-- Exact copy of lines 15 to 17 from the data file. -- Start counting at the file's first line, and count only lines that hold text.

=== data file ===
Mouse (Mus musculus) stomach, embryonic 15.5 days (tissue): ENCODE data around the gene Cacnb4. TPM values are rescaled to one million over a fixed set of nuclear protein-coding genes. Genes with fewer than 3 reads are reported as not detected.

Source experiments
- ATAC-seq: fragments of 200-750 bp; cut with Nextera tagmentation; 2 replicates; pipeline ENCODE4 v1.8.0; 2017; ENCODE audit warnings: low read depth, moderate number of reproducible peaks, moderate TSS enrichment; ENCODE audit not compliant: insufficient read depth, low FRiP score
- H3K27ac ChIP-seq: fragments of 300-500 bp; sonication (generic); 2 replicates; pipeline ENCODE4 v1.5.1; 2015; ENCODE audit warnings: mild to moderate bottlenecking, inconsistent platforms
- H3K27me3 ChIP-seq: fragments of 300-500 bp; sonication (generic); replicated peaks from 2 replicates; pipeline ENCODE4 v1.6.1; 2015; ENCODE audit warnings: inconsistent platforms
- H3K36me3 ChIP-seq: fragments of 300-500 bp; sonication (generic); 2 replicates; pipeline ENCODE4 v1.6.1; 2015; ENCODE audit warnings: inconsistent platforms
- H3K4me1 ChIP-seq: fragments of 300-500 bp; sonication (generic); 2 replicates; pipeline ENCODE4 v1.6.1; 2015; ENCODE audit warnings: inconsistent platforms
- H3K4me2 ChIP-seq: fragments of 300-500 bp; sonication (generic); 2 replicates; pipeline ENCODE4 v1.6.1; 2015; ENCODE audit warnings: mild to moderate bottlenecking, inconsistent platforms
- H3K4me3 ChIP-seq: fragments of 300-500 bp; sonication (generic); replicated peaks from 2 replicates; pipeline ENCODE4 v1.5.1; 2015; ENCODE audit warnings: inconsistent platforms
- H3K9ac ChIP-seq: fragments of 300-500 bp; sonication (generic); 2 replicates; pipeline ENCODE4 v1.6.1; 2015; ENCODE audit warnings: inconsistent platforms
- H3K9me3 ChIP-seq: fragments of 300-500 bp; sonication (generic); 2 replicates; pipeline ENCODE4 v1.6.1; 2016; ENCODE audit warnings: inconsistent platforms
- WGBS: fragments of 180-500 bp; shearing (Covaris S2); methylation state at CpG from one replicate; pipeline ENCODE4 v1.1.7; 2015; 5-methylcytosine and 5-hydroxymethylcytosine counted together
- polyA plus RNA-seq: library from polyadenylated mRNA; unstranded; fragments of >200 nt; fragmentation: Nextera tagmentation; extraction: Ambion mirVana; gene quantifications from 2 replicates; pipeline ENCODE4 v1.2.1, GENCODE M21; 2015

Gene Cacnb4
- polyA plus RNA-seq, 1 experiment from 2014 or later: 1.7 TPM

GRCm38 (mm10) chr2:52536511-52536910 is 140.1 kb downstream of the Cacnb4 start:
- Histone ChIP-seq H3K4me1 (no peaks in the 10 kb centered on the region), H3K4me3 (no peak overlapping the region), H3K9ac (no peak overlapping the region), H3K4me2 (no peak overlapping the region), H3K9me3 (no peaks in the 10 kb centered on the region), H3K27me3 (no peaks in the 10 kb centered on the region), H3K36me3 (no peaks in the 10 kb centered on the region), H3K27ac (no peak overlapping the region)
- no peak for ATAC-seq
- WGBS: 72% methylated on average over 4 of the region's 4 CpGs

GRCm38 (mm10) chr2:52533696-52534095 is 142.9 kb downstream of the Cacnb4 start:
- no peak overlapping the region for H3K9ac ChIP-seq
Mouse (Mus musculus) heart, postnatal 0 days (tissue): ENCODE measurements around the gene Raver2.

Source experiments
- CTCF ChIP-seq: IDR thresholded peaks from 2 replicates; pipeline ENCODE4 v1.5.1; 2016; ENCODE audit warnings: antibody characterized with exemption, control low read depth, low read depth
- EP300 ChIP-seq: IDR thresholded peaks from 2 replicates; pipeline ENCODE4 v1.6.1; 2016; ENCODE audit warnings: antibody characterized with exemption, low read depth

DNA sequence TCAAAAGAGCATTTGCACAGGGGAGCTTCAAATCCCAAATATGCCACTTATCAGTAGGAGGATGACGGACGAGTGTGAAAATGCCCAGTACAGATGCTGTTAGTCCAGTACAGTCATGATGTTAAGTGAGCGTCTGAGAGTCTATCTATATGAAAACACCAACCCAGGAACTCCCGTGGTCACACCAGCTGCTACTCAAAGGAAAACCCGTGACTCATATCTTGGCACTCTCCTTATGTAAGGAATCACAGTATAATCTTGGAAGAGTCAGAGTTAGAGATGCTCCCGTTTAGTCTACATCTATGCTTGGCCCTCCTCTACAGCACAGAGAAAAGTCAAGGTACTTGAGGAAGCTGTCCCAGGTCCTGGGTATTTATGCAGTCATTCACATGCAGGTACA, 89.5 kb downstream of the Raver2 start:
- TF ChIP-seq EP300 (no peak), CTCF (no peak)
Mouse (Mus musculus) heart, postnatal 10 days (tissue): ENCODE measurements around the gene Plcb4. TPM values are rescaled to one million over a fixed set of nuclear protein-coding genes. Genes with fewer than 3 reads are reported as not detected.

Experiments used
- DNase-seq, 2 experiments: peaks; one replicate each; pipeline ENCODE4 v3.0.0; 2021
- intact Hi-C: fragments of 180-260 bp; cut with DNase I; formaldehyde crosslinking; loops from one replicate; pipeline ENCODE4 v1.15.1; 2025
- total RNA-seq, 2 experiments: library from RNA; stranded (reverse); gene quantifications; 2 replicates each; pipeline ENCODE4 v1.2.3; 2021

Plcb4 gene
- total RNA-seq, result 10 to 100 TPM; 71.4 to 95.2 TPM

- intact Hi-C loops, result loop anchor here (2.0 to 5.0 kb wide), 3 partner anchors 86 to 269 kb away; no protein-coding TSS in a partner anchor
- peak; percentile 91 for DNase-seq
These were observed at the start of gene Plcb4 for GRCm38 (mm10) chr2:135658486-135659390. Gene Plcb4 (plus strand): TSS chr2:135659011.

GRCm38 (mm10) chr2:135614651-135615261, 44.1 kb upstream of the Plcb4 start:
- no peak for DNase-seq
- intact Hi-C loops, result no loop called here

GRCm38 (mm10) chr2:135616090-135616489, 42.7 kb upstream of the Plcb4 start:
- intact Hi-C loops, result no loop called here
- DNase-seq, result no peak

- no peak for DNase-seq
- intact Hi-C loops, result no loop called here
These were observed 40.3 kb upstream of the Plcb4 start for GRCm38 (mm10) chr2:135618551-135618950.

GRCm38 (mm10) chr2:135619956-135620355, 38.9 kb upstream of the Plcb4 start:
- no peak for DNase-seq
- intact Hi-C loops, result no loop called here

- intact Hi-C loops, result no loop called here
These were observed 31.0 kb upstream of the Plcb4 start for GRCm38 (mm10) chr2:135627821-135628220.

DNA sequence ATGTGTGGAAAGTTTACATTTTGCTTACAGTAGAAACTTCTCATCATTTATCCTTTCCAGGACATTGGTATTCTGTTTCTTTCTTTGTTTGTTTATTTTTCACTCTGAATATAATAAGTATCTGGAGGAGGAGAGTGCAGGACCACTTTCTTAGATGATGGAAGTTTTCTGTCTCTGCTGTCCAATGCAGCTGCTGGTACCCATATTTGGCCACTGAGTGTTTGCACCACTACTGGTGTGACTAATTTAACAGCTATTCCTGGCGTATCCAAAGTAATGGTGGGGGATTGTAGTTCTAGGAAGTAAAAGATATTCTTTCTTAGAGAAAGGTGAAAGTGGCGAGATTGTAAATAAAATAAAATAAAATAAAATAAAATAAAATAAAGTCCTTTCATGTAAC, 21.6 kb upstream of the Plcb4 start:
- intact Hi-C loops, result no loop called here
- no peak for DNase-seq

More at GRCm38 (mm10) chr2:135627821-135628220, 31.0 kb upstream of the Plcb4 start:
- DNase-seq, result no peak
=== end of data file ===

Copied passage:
- polyA plus RNA-seq, 1 experiment from 2014 or later: 1.7 TPM

GRCm38 (mm10) chr2:52536511-52536910 is 140.1 kb downstream of the Cacnb4 start:
- Histone ChIP-seq H3K4me1 (no peaks in the 10 kb centered on the region), H3K4me3 (no peak overlapping the region), H3K9ac (no peak overlapping the region), H3K4me2 (no peak overlapping the region), H3K9me3 (no peaks in the 10 kb centered on the region), H3K27me3 (no peaks in the 10 kb centered on the region), H3K36me3 (no peaks in the 10 kb centered on the region), H3K27ac (no peak overlapping the region)